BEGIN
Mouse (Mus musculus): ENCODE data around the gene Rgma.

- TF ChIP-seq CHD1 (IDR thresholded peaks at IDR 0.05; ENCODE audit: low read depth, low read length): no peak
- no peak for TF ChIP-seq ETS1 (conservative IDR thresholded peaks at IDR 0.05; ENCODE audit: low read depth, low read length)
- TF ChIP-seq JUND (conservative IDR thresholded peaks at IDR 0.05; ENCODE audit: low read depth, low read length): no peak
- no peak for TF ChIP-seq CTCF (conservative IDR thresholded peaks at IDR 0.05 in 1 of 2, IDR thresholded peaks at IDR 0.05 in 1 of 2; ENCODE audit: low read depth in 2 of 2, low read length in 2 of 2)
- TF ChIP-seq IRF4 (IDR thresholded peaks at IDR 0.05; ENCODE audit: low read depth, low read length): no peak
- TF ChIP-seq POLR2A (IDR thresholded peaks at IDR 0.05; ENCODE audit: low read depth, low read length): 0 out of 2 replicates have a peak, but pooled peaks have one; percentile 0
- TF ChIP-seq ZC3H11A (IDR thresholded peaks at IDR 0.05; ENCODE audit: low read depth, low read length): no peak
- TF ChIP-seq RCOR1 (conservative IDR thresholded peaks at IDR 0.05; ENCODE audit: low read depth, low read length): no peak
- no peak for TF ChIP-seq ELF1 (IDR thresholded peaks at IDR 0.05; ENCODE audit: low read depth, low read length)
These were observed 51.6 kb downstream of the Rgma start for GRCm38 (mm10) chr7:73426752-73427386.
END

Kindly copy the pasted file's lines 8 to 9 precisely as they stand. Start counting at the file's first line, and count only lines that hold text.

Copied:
- TF ChIP-seq ZC3H11A (IDR thresholded peaks at IDR 0.05; ENCODE audit: low read depth, low read length): no peak
- TF ChIP-seq RCOR1 (conservative IDR thresholded peaks at IDR 0.05; ENCODE audit: low read depth, low read length): no peak